10 Major causes of failure in leadership:
#4: “FEAR OF COMPETITION FROM FOLLOWERS”: The leader who fears that one of his followers may take his position is practically sure to realize that fear sooner or later. Able leaders train understudies to whom they may delegate at will. Only in this way may leaders multiply themselves and prepare to be at many places, and give attention to many things, at one time. It is an eternal truth that people receive more pay for their ability to get others to perform than they could possibly earn by their own efforts. Efficient leaders may, through knowledge of their jobs and the magnetism of their personalities, greatly increase the efficiency of others and induce them to render more service and better service than they could by themselves. (by: Napoleon Hill in “Think and Grow Rich”)
It is hard to expand on what Napoleon Hill says here because his message and scope are so clear and comprehensive. However, it always astonishes me the number of business people that I coach who jealously keep certain tasks or information to themselves out of fear that a staff member or underling will be “too empowered”. When I once worked for a large international consulting firm, my middle-management associates would often ask me why I spent so much time training my employees to do my job. “Wasn’t I afraid of becoming obsolete?” they would ask. My response was always that I had no interest in being in my current job a year from today, that I wanted to move up the ladder and someday run the entire office, and then the entire division, the district, the region and so on. “That won’t happen” I used to say “if there is no one competent to fill my position to enable me to move up”. The by-product of preparing and empowering your followers is that they will appreciate the opportunities for advancement that you have prepared them for and will develop a great sense of loyalty, even love for you as a leader. Once you achieve a degree of love with your followers, it no longer becomes necessary to find ways to motivate them. There is no one who will work harder for your interests than someone who loves you. An “employee” may resent your wealth. A “follower” derives great joy out of helping you become more wealthy.
To that end, whenever I am hiring or mentoring someone, and the discussion of “job description” arises, the answer is always very simple. “Your job”, I say, “is to do everything and anything that you can do, leaving me free to do ONLY the things that no one else but I can do, and, along the way I will train you to do more and more, leaving me free to spend more time on things that only I can do.”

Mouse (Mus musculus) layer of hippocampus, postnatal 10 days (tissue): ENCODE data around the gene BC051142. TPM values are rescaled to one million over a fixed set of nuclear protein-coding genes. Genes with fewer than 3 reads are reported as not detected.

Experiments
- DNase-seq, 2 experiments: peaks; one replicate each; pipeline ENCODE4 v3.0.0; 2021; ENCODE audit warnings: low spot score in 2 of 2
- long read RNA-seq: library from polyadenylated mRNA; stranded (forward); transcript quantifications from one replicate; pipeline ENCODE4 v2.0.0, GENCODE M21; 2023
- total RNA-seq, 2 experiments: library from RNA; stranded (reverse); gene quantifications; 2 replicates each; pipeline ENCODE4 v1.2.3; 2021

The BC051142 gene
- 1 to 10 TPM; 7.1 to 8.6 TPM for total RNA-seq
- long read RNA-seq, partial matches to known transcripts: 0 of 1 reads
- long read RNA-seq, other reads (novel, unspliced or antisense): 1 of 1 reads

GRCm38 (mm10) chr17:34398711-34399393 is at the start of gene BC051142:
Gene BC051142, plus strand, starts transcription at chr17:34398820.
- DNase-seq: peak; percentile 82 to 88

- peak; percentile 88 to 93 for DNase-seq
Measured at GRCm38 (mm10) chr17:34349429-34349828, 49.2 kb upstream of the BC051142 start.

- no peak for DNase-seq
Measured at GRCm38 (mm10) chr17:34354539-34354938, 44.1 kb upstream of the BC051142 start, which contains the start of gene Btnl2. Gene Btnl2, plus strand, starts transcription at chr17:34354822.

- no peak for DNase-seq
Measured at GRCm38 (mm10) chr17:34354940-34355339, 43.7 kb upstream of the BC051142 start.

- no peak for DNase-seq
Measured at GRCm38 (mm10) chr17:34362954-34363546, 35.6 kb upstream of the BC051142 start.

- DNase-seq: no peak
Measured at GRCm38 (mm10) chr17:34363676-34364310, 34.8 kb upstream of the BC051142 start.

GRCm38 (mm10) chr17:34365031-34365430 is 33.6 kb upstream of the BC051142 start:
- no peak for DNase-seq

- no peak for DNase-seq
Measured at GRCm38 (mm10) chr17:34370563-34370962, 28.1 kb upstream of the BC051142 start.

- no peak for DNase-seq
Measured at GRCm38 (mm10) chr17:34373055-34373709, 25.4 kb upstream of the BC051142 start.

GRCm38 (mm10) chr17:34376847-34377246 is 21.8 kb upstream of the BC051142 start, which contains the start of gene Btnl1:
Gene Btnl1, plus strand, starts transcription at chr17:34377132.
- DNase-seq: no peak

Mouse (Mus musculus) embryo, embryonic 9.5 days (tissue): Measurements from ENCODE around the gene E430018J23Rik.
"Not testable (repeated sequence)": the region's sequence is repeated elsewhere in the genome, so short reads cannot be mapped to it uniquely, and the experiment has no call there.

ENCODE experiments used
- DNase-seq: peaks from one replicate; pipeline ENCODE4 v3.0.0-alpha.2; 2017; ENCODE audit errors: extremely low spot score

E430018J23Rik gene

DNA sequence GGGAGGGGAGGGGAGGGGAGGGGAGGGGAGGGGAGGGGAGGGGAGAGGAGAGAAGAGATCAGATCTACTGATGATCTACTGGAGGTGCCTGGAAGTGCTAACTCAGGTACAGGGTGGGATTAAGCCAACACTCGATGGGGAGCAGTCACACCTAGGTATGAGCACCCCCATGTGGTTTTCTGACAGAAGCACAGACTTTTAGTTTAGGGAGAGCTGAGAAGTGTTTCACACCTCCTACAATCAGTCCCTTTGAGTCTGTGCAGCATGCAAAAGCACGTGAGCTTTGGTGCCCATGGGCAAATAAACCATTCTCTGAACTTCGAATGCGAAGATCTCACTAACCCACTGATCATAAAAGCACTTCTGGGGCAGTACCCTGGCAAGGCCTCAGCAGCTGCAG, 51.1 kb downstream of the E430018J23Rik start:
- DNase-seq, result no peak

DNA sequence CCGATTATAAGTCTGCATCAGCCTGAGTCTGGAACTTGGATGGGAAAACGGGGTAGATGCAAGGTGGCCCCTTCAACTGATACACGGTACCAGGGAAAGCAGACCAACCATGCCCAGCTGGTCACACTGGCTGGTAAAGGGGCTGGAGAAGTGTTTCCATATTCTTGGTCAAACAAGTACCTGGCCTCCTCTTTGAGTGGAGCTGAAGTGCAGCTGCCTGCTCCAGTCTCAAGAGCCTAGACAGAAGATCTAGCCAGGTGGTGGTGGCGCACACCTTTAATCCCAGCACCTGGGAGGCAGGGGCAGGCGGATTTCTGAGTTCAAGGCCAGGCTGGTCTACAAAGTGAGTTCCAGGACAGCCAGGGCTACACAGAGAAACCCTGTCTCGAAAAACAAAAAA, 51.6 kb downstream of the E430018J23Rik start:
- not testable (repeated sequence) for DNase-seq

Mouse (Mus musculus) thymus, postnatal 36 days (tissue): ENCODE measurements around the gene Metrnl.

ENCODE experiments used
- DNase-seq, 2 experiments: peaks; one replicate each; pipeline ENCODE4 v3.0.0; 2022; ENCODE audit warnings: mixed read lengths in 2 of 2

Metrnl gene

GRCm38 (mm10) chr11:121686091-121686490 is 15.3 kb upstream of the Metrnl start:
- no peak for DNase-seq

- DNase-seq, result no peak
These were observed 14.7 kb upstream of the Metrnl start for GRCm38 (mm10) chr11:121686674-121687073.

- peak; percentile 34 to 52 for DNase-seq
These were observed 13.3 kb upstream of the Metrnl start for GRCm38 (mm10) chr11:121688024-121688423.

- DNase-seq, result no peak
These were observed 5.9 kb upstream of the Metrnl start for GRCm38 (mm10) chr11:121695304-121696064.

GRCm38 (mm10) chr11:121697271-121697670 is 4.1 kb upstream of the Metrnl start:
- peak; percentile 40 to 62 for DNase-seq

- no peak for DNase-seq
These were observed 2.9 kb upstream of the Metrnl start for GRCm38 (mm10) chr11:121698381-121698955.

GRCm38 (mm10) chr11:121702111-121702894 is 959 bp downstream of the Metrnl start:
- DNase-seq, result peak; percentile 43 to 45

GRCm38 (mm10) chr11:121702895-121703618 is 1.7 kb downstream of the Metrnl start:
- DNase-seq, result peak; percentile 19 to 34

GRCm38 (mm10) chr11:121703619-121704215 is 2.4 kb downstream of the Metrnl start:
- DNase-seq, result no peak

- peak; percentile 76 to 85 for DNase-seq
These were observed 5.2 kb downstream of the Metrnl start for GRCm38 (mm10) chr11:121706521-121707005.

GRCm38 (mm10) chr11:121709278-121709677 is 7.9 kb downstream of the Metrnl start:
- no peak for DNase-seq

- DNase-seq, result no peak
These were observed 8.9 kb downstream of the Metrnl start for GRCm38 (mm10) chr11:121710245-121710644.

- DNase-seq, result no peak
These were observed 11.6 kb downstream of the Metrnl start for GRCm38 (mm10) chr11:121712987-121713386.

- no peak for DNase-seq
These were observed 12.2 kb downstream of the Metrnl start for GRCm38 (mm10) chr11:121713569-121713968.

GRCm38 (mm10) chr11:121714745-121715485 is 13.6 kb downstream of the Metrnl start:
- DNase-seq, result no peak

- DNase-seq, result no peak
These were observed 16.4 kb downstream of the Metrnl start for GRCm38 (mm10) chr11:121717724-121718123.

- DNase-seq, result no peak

I think that Shelby Yastrow, former chief in-house counsel for the McDonalds corporation said it best: “It is the ethical obligation of every great leader in behalf of their followers to at all time be engaged in activities that are the highest and best use of the leader’s time.” One great example of this principle in action was Andrew Carnegie. As a young apprentice, Andrew’s employer encouraged him to grow in knowledge and responsibility until one day Andrew himself became a great leader and empowered those beneath him. Andrew eventually became one of the wealthiest men in history. There is certainly more to that story including some tragedy and regret, but the fact is that Andrew Carnegie could not have become a captain of industry unless his mentor had practiced this principle.
Your followers, who enable your princely success, have the right to expect that you will at all times be working as hard as you can for the ultimate benefit of the whole team. That only happens when you inspire and empower each of them to work at their individual highest and best use. “Efficient leaders may, through knowledge of their jobs and the magnetism of their personalities, greatly increase the efficiency of others and induce them to render more service and better service than they could by themselves.”
In short, elevating and empowering followers (instead of being fearful they may become your competition) multiplies yourself. You increase your footprint on the world and your princely influence grows exponentially.